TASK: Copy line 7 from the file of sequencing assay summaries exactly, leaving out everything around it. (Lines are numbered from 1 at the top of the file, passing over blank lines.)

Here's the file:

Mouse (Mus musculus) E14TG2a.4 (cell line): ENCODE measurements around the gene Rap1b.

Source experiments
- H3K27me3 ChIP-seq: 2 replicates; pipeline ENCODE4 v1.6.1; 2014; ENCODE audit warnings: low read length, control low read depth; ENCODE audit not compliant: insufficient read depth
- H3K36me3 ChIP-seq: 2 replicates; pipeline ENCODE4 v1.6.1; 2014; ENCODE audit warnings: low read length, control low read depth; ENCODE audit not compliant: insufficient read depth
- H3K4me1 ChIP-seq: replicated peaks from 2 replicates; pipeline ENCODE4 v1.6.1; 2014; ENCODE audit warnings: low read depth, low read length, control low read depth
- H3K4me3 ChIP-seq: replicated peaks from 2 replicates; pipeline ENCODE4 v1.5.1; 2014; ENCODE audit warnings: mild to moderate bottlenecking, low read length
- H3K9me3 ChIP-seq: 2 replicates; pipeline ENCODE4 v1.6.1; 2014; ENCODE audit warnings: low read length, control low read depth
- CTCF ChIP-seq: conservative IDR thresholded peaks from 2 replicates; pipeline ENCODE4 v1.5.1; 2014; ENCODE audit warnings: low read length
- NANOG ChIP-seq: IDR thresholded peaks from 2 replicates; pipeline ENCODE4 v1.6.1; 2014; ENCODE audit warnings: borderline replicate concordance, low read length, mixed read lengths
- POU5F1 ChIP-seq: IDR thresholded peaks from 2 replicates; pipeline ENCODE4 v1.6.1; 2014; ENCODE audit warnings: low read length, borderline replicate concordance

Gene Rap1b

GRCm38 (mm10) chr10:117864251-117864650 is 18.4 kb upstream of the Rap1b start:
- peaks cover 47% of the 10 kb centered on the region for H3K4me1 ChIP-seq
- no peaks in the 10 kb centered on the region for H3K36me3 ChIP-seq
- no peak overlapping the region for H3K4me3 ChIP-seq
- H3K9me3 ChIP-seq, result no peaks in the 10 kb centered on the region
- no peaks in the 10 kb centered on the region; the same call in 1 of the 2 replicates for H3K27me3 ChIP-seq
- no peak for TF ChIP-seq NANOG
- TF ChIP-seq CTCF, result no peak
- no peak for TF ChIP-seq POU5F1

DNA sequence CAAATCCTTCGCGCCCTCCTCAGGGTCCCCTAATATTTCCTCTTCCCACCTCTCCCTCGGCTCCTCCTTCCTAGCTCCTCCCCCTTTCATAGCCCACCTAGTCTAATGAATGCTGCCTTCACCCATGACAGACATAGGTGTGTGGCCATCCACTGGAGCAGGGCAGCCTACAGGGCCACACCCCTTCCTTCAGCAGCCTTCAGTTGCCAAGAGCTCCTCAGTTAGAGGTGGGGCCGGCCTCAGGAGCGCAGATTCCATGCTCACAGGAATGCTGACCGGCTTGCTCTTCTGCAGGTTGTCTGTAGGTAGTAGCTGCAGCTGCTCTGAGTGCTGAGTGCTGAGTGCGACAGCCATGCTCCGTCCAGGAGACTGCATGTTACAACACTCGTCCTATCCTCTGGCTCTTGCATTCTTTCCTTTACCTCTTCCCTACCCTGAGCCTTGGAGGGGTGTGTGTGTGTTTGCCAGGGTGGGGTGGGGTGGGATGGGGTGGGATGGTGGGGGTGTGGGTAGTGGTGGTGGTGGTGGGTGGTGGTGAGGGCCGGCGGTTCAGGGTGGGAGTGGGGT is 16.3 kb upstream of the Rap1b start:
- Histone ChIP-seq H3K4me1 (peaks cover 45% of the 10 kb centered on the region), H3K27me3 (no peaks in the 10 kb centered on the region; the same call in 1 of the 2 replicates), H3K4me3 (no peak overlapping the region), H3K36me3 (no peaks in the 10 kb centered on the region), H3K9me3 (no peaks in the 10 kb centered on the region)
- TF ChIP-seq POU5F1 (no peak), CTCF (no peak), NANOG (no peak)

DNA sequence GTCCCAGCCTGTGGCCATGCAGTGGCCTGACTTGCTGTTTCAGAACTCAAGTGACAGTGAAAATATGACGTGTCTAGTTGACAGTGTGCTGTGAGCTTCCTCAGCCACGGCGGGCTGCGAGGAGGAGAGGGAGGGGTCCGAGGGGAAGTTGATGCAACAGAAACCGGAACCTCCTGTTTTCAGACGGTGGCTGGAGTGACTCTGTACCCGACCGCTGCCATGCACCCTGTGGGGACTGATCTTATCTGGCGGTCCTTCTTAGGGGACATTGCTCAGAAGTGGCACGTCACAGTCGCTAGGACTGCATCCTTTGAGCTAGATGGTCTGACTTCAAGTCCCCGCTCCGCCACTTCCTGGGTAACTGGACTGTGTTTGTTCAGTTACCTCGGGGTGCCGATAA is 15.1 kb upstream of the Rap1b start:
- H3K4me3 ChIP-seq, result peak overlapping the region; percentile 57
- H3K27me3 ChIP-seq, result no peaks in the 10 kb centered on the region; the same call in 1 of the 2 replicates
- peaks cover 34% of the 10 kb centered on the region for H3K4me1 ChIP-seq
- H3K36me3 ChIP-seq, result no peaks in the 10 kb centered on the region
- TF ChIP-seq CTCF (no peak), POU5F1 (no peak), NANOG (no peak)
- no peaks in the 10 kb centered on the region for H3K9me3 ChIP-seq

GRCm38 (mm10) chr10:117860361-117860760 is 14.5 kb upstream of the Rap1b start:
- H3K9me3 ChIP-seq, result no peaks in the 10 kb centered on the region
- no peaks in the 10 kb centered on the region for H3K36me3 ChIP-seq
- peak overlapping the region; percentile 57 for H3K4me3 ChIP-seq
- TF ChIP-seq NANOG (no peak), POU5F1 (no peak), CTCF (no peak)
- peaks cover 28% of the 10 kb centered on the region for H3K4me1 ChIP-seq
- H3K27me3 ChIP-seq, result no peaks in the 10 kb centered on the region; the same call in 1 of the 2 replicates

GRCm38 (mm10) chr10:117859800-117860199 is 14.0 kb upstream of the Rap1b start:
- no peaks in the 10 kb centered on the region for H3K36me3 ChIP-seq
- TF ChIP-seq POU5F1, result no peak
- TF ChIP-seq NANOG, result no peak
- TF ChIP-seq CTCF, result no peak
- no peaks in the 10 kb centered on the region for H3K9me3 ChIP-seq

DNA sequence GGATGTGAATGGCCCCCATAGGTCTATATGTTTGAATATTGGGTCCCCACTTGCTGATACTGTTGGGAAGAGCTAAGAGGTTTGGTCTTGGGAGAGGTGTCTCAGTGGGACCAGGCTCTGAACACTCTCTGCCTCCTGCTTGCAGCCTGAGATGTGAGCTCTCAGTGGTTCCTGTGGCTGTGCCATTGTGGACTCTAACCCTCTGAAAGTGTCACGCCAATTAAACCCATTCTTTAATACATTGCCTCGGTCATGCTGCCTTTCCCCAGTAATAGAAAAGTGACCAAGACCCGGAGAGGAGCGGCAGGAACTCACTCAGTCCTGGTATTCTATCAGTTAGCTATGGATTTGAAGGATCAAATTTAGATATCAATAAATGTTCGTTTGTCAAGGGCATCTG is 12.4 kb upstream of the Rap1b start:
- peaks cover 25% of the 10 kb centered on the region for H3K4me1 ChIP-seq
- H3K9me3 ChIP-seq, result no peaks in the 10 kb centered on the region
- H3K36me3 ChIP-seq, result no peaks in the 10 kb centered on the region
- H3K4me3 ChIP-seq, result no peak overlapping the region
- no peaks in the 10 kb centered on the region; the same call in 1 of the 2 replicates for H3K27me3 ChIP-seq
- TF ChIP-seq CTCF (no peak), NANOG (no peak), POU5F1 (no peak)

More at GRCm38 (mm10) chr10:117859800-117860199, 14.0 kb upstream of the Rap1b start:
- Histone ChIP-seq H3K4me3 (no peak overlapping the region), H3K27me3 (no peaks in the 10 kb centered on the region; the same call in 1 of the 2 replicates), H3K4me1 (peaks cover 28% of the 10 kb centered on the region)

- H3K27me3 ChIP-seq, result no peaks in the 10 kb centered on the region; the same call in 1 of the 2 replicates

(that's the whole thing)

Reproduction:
- H3K9me3 ChIP-seq: 2 replicates; pipeline ENCODE4 v1.6.1; 2014; ENCODE audit warnings: low read length, control low read depth